Friday, January 2, 2009

Ericailcane's Existential Menagerie

Upon first encountering Ericailcane's work, you might think you'd stumbled across some obscure personal work by a somewhat perverse Victorian children's book illustrator. His unique vision combines elements reminiscent of anthropomorphic morality tales like Aesop's Fables and The Wind In the Willows with the dystopian political allegory of George Orwell's Animal Farm and the disturbing patchwork automatons of the Brothers Quay.

"Cuce" ("Sewing")

The manner in which these elements are brought together in Ericailcane's work creates a sense of alienation and anomie in the face of an absurd and meaningless world, while at the same time gently compelling the viewer to project these creatures' nonsensical yet poignant situations onto the human condition.

I first came across Ericailcane's work early last year in Tristan Manco's amazing Street Sketchbook – which grants access to the sketchbooks of 60 international street artists – and his sketches really stood out for their excellent draftsmanship, timelessness, intelligence and emotional range.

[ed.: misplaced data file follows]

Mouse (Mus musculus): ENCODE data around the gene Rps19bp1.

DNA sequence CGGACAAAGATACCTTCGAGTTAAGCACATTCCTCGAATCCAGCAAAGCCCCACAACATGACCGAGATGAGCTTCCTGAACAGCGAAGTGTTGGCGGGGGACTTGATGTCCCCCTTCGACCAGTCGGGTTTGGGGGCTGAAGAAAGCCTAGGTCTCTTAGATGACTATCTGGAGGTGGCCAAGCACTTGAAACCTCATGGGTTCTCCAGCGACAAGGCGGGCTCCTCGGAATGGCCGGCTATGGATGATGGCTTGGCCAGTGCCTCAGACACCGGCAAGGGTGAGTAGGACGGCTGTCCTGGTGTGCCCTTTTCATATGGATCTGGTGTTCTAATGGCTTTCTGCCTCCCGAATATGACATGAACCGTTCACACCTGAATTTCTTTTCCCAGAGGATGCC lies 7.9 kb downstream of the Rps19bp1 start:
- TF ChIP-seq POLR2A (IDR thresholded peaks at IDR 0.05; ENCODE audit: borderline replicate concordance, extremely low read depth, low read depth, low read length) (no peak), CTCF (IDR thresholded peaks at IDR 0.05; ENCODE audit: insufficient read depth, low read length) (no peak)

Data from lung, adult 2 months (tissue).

"Scarpe" ("Shoes")

In his drawings, Ericailcane exhibits a deft extrapolation that brings to mind Albrecht Dürer's imaginary Rhinoceros, not to mention macabre contortions that could be likened to Hieronymous Bosch's visions of Hell – yet his work is imbued with a satirical wit and childlike melancholy that make it quite accessible.


Ericailcane takes his visual inspiration from the children's book illustrations of his boyhood, and fairy tales in particular, as well as the treasure trove of scientific illustrations produced during the natural history craze of the 19th century. With these tools, he projects the hypocrisies of our society onto a host of storybook animals and human-beast hybrids in Edwardian garb.

"La Visita" ("The Visit")

Ericailcane (pronounced eric-ayl-khan-ay, more or less), a.k.a. Erica il Cane, hails from Bologna, Italy, where he studied at the Academy of Arts. For several years, he has been working in an Italian street art collective, and has painted some incredible murals all over Europe – many in collaboration with the legendary street artist and colossal-scale stop-motion animator Blu. Recently, he has also left his mark on the street in places as far-flung as Palestine and Nicaragua.

Santa's Ghetto Bethlehem 2007, Palestine

Ericailcane is the silent, mysterious type – to the point where Lazarides Gallery is so coy as to pretend they don't actually know if the artist they represent is male or female. (Fortunately, I think the video below of Ericailcane painting shirtless should set that question to rest.) As a result, there's not much in the way of interviews out there for me to mine.